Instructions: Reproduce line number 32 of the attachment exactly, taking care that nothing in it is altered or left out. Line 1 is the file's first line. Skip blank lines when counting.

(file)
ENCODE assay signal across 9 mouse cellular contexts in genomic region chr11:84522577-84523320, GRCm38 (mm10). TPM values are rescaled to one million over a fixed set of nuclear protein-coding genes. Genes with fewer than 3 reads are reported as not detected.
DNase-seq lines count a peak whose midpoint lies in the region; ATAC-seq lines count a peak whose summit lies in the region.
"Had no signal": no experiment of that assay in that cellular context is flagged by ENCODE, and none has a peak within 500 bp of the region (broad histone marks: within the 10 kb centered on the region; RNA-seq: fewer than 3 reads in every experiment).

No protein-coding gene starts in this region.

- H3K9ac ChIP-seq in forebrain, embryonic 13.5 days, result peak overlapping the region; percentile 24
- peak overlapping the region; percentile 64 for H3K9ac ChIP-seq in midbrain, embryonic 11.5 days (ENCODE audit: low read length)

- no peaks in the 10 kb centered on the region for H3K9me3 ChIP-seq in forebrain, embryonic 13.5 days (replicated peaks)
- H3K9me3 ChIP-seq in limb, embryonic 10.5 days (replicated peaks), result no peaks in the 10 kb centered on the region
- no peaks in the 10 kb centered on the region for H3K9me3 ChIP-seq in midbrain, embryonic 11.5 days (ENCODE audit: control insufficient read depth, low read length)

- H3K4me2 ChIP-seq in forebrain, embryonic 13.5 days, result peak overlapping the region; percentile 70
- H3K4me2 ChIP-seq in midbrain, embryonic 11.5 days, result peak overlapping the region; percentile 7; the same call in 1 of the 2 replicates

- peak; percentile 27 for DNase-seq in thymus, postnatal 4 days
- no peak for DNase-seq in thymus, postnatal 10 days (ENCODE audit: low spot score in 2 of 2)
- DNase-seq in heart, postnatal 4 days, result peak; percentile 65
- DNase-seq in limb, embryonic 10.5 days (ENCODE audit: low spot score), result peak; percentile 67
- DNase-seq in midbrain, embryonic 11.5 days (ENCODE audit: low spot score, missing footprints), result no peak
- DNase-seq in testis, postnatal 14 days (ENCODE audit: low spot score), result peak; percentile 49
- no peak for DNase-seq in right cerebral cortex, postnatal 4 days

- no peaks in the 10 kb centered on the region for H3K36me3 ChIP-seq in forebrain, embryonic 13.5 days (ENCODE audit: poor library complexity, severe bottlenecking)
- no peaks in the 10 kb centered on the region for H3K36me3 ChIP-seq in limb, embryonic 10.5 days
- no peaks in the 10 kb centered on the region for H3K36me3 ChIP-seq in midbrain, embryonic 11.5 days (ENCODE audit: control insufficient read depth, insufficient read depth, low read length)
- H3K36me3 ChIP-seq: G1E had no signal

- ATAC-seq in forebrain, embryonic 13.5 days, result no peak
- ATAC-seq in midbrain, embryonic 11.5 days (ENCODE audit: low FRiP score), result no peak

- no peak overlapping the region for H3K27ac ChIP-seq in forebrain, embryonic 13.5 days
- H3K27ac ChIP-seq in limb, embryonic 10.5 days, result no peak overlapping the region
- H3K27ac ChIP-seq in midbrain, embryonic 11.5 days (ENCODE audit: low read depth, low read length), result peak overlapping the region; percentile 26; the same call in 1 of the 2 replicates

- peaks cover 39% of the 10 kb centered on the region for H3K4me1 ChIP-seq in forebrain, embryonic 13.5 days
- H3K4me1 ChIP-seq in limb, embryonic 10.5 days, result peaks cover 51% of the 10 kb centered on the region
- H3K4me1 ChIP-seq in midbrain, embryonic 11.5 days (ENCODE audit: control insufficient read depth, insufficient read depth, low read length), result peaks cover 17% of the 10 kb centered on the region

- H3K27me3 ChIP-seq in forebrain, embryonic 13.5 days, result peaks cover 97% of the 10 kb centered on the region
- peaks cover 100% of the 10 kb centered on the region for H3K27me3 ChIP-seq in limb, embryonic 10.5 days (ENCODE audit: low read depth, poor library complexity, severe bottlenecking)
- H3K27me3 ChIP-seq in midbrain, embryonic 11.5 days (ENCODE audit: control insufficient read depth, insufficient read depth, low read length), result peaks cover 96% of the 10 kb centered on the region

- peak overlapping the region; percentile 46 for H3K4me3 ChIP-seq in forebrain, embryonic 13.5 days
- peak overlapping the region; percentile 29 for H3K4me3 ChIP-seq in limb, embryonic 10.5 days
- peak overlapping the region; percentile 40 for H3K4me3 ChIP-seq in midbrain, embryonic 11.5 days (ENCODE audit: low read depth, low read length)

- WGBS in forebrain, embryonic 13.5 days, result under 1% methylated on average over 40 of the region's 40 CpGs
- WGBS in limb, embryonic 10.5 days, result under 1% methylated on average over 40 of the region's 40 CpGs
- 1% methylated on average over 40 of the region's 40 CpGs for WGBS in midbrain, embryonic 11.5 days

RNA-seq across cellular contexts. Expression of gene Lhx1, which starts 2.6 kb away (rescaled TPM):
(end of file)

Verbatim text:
- peaks cover 100% of the 10 kb centered on the region for H3K27me3 ChIP-seq in limb, embryonic 10.5 days (ENCODE audit: low read depth, poor library complexity, severe bottlenecking)